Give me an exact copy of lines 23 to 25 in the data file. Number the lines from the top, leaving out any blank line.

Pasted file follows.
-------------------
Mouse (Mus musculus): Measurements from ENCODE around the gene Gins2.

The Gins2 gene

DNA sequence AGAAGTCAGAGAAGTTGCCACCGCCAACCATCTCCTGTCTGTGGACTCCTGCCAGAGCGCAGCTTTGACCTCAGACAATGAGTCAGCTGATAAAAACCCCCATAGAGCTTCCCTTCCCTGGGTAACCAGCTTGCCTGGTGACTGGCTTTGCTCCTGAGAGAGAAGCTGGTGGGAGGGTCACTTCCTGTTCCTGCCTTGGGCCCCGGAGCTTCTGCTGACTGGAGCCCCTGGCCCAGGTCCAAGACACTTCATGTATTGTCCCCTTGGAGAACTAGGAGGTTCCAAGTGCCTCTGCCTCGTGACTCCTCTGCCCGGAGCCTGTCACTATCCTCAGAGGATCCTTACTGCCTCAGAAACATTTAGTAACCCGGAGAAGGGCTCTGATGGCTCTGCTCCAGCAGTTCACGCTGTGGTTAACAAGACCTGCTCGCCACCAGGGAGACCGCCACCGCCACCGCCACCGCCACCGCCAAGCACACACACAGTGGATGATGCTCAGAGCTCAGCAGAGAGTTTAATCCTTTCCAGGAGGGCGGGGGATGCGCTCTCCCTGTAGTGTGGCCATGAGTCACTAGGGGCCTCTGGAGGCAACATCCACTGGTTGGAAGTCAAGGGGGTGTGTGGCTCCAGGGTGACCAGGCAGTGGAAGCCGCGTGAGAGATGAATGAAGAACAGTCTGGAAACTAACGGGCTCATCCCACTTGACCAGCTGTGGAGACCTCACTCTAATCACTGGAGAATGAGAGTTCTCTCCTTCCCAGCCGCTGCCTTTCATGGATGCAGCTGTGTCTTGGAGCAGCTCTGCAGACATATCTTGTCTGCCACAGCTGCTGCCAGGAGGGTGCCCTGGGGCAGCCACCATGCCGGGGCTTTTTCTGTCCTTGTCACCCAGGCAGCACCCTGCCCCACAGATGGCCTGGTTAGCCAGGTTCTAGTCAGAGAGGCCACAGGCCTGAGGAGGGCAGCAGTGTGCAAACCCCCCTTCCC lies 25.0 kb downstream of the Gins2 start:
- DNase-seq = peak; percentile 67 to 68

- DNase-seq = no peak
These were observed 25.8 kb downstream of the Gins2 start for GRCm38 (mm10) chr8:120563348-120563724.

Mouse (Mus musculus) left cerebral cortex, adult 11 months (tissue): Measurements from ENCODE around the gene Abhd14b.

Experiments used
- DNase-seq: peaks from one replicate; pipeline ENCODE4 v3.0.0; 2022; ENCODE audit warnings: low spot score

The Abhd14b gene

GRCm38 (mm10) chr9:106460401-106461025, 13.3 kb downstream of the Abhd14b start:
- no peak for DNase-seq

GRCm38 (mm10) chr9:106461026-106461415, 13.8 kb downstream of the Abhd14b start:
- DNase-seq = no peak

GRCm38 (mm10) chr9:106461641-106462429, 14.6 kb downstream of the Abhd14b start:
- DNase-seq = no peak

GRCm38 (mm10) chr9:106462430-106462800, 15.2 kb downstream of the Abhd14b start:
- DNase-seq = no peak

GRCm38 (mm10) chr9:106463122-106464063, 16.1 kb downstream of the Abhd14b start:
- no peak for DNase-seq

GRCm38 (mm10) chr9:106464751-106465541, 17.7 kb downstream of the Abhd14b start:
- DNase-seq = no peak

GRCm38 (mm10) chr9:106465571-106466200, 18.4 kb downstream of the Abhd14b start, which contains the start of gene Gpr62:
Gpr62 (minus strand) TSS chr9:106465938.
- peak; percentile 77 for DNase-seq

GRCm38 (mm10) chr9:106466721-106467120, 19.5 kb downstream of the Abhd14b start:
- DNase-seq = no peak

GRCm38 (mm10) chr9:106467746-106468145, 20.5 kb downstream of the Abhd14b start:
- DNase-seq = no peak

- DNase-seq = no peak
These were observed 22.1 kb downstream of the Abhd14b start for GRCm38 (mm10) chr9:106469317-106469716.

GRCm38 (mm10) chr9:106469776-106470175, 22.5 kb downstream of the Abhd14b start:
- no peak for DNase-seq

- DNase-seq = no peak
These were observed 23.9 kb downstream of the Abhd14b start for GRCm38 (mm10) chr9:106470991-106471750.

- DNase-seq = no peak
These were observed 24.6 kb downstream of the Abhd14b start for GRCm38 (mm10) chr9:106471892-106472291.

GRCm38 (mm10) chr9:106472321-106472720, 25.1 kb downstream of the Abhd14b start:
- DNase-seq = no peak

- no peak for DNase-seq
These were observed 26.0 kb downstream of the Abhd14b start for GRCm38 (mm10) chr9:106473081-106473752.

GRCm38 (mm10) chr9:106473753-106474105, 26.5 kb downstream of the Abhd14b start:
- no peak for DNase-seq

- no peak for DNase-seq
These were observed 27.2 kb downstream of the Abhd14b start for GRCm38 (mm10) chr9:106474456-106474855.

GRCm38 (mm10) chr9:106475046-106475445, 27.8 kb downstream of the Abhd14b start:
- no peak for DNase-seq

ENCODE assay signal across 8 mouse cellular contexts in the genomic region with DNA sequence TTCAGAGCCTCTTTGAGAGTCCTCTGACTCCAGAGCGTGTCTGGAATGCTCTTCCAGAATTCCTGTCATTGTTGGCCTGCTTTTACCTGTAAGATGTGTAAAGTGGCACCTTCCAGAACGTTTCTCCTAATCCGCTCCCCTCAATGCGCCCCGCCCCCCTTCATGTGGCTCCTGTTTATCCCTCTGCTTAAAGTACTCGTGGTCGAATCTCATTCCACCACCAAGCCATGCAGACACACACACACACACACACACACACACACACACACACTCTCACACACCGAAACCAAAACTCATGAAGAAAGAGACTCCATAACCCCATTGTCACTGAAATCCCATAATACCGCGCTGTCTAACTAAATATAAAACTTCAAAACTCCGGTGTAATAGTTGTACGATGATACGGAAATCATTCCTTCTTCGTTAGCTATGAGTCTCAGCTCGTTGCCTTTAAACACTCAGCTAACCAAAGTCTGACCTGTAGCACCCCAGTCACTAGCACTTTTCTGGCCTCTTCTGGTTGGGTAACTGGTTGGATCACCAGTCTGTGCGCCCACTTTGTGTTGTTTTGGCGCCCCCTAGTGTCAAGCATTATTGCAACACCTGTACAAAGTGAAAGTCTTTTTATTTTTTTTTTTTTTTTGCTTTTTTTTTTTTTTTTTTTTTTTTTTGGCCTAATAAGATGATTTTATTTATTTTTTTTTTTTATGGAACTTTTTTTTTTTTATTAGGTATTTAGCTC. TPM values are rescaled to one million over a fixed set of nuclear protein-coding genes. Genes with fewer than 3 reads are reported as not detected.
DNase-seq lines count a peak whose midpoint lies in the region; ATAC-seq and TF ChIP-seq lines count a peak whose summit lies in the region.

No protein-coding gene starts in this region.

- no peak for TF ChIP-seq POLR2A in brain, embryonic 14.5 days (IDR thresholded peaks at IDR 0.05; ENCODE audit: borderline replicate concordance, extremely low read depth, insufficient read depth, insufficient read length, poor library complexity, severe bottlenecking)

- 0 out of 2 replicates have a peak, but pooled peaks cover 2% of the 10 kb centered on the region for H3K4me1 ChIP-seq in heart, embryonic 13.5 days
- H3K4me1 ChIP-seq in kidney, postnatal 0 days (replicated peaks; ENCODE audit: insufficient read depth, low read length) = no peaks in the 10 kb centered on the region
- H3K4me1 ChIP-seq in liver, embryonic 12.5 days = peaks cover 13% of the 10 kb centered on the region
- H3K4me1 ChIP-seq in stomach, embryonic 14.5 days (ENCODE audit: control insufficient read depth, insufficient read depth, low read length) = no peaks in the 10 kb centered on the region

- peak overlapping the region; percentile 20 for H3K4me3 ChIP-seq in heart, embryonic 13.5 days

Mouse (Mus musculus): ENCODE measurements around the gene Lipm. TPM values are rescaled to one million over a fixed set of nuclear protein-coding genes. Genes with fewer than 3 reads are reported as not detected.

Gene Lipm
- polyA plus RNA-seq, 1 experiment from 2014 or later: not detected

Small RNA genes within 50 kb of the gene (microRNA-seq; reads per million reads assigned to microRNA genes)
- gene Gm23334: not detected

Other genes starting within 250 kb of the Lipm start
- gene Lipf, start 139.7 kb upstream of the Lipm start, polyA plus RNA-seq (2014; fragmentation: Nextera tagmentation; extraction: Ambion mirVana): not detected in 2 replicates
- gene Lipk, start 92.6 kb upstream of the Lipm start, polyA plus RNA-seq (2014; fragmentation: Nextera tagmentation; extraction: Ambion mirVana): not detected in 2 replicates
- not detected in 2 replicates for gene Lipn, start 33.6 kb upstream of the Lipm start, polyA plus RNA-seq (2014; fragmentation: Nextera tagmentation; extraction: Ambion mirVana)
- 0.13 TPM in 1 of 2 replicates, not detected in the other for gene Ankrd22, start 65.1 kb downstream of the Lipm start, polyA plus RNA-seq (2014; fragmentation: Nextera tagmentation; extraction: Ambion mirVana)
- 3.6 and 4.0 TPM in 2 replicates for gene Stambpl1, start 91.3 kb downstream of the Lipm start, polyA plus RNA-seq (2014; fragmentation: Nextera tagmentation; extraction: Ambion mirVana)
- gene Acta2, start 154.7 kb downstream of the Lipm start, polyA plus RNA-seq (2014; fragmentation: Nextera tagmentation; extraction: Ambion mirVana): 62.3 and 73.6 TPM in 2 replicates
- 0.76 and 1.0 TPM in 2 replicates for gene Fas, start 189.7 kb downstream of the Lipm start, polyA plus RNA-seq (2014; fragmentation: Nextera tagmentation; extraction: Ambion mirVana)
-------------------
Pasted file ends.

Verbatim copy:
GRCm38 (mm10) chr9:106465571-106466200, 18.4 kb downstream of the Abhd14b start, which contains the start of gene Gpr62:
Gpr62 (minus strand) TSS chr9:106465938.
- peak; percentile 77 for DNase-seq